Our exposé was reported today on the front page of the Albuquerque Journal and has been picked up by national news services. Martinez told the Journal she didn’t know that the organization she’s served for eight years opposes citizen review boards like the Police Oversight Commission.

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Police Oversight Commission, October 2102 meeting

The newest Police Oversight Commissioners continue to make trouble for their dysfunctional colleagues. This month, they actually insisted on reading documents before approving them. Commissioner Bambi Folk was so overcome by frustration that she ended the meeting by practically shouting at her fellow commissioners, blaming them for making too much work. It was quite a scene.

Commissioner Shine moved that a citizen’s appeal be continued till the following month so that the POC could obtain detailed information from the IRO they would need to form a reasoned judgment. This motion was opposed by Bambi Folk, predictably, but passed, with the approval of the affected citizen.

Bambi Folk scheming to obstruct a committee

Commissioners resolved to form a public outreach committee to assist the IRO with preparing materials that will be used to communicate more effectively with the public about the IRO process.

Most interestingly, Bambi Folk volunteered to serve on this committee (at 2:40:17), and then voted against its creation! (at 2:40:50)

Members of the public would be quite justified in interpreting Folk’s actions as an effort to sabotage a committee she was unable to outvote. Bambi Folk should not be allowed on the public outreach committee. She voted against the formation of this committee. How can she possibly claim to be able to serve on a committee she believes serves no useful purpose?

Citizens who live in City Council District 4 should contact their councilman, Brad Winter, who sponsored Folk’s appointment to the POC, and demand she be removed from the Public Outreach Committee of the Police Oversight Commission.

Report from the Police Oversight Commission's Long-Term Planning Committee

By Charles Arasim, Police Oversight Activist

Having had some experience with the Albuquerque Police Oversight Commission I have kept an eye on ongoing events.

During the last few meetings of the POC I have heard the commissioners refer to another board called the LTPC (Long Term Planning Commission). Being that there is no listing of the LTPC on the City of Albuquerque’s website I called the City’s 311 information number only to discover that they had no information on this group. Not letting that be a roadblock, I then made a direct call to the POC office and discovered that the LTPC is a subgroup of three of the POC commissioners (Ms. Valerie St. John, Mr. Richard Sobien, and Ms. Bambi Folk) and that they meet on the last Thursday of each month. It appears that the main purpose of the LTPC meetings is for an open (to the public) discussion between the commissioners and the staff of the POC where they discuss practices and polices.

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Police Oversight Commissioners demand more details (with meeting video)

The Albuquerque Police Oversight Commission marked an important milestone in September, meeting for the first time in a long time with a full board of nine members. Vacant positions and no-show commissioners have been a problem at the POC for years but three recently appointed commissioners— David Cameron, Jonathan Siegel and, new this month, Richard Shine —have filled the empty chairs.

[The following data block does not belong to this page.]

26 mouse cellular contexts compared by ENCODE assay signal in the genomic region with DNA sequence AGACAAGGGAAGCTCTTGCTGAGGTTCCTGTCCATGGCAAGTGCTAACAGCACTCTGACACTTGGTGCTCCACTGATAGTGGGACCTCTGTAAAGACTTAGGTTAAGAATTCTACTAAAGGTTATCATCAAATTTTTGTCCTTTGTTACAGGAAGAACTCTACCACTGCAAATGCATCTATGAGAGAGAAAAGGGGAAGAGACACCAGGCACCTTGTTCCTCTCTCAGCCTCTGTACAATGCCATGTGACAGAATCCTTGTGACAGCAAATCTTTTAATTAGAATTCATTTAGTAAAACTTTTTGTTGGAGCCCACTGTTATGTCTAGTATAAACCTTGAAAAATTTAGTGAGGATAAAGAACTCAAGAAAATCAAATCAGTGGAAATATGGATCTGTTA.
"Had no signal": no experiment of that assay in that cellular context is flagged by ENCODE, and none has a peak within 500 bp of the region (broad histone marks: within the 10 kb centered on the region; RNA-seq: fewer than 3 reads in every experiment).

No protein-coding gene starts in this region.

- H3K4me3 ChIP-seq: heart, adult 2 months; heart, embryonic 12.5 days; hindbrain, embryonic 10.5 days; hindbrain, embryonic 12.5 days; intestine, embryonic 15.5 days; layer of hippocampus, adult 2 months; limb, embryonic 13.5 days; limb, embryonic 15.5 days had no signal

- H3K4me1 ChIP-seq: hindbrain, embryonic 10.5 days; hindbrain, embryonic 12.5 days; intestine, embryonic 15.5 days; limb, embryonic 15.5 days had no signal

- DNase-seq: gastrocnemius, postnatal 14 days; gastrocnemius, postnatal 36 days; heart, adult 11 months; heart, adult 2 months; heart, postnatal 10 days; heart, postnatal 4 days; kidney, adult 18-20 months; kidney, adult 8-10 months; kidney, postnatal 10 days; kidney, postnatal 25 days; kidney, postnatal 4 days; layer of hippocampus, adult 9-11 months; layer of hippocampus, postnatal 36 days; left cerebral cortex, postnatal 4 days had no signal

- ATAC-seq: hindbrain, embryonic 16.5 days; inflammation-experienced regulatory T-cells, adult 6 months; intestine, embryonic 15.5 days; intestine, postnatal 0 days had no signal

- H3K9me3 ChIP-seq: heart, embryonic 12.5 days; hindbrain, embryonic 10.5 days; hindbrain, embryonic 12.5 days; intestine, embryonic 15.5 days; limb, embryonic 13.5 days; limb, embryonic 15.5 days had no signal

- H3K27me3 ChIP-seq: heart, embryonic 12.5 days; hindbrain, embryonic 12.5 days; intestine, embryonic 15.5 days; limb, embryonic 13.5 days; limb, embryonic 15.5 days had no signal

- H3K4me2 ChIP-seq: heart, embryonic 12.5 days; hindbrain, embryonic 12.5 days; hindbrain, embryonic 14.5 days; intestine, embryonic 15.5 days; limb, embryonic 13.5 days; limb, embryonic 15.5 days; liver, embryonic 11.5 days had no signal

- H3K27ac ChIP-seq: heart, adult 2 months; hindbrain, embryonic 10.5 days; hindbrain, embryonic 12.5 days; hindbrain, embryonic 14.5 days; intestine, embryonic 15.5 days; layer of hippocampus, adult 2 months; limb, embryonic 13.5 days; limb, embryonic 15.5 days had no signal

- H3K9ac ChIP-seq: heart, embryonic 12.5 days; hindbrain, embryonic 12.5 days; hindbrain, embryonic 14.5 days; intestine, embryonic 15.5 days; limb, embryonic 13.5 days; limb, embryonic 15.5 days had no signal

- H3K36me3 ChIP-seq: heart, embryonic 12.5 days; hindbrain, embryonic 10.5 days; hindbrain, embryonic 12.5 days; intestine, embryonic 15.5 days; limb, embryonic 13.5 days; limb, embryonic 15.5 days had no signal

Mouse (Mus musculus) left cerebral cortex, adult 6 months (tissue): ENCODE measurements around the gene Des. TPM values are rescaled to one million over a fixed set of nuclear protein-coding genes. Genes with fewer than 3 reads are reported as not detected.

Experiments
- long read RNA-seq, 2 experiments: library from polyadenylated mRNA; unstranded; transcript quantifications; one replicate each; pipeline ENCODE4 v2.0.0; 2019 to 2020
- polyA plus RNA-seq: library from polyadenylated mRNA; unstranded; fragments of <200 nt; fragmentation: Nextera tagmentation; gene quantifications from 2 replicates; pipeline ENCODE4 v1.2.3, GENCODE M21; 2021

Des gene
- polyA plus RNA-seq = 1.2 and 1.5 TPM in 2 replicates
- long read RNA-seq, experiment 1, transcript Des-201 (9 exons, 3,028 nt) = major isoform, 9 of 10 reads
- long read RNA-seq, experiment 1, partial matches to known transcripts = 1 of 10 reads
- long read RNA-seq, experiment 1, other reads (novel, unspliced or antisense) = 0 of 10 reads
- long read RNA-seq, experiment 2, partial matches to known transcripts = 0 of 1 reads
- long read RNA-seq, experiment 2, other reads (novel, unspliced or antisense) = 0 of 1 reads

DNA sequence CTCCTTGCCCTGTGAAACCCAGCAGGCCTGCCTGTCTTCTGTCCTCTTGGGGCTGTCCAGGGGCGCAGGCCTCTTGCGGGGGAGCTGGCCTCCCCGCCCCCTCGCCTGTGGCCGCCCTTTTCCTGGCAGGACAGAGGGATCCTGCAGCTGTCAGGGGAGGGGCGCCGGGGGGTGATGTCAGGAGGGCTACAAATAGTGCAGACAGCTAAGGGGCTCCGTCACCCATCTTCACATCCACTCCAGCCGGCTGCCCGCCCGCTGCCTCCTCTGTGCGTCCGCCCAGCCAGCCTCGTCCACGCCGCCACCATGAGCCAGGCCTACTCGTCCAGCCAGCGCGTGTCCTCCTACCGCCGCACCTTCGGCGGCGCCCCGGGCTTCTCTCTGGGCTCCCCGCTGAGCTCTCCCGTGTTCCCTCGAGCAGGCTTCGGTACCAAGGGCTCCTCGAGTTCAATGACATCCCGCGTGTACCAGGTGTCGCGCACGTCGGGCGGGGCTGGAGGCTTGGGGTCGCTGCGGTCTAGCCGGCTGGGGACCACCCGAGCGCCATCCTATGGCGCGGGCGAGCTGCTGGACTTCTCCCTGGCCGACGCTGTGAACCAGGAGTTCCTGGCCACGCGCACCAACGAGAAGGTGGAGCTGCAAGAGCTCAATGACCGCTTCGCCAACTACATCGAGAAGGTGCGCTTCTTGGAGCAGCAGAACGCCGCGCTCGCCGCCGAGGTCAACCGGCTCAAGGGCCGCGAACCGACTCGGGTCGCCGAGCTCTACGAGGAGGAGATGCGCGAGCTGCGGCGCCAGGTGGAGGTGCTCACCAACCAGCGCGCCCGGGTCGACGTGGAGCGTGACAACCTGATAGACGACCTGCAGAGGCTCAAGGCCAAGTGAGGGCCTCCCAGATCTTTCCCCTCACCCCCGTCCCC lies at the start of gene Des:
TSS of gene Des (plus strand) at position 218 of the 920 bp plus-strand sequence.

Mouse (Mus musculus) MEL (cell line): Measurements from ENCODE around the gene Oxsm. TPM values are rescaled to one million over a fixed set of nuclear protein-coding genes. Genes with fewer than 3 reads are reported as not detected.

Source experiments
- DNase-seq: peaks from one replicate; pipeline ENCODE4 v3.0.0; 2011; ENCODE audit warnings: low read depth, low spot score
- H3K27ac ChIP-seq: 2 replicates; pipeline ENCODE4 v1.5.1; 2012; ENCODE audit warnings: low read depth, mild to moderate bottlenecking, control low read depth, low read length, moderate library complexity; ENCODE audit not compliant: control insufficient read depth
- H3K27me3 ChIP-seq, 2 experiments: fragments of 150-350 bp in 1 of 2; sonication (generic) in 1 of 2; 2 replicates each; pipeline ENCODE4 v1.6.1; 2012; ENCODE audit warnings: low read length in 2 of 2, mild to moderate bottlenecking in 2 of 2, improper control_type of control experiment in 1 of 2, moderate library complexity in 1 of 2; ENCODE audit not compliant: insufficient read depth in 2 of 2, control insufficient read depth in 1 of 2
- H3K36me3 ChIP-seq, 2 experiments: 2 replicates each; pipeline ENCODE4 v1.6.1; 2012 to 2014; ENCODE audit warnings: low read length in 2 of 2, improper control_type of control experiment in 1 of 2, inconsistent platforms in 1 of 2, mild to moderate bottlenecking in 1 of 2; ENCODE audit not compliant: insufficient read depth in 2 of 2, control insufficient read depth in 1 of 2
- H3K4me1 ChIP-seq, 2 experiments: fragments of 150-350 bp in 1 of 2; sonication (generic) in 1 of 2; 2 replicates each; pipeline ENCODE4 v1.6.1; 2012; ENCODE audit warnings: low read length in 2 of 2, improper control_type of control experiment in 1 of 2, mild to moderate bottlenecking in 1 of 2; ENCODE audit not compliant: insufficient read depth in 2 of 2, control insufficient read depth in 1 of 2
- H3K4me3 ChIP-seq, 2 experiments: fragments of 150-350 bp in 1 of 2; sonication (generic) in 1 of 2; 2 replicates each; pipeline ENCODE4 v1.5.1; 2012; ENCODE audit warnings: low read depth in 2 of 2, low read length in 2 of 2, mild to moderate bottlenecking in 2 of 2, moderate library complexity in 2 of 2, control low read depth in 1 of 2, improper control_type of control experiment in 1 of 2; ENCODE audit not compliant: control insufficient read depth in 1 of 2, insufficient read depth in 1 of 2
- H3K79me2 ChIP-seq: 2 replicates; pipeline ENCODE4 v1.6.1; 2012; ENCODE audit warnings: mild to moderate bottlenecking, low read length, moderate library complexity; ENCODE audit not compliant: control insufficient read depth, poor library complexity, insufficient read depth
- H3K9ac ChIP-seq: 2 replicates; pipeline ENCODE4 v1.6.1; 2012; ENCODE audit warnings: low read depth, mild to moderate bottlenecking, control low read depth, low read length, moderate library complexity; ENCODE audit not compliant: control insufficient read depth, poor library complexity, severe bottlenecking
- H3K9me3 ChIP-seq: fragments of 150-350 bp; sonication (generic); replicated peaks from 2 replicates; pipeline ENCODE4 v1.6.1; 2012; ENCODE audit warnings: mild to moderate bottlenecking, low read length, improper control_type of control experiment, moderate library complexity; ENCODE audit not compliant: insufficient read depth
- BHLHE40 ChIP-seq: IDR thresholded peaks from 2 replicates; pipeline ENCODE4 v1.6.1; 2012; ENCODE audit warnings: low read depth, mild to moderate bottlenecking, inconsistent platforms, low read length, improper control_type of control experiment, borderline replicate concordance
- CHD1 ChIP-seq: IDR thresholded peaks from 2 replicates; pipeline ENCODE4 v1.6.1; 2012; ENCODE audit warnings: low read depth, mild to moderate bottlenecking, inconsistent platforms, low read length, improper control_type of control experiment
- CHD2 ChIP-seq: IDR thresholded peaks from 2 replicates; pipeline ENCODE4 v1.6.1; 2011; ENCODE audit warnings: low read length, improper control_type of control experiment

And how! We wrote last month how Commissioner Jonathan Siegel shook up the board’s typical policy of rubber-stamping police exoneration letters without even reading them. This month, Commissioner Richard Shine sat on the board for the first time and demanded—successfully!—that the Independent Review Officer start producing proper reports that will enable the commissioners to make informed, intelligent decisions.

The meeting included a rather emotional appeal by a citizen who had complained that the police did not provide proper services when he was the victim of a crime. Producing a large amount of testimony and information, the investigators stood by their original evaluation of the case and the commissioners mostly accepted their findings. But if the appeal failed to change anyone’s mind about that particular case, it did open some eyes about serious problems in the oversight process.

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Police Oversight Commission in turmoil — finally!

Meetings of the Albuquerque Police Oversight Commission are usually very smooth and orderly. Sure, every meeting starts with victims of police misconduct speaking out in pain and outrage, but that part is over quickly and just as quickly forgotten while the commissioners rush through their typical routine of rubber-stamping exoneration letters.

The city employees who are paid to investigate complaints against other city employees needn’t fear any difficult or probing questions from the commissioners, so they turn in vague, cursory reports, short on details and censored to eliminate officer names, disciplinary action, and other publicly available information that might embarrass the police union. Investigators insinuate that citizen complainants are attention-seeking trouble-makers, and everyone present treats the proceedings as an empty ritual, required by red tape but accomplishing nothing, to be run through as quickly and quietly as possible.

It’s a neat and well-rehearsed little farce. And all it takes is one man taking his duties seriously to screw it all up for everyone else. Recently-appointed Commissioner Jonathan Siegel made the radical move at last week’s meeting of listening and asking questions. It really shook things up.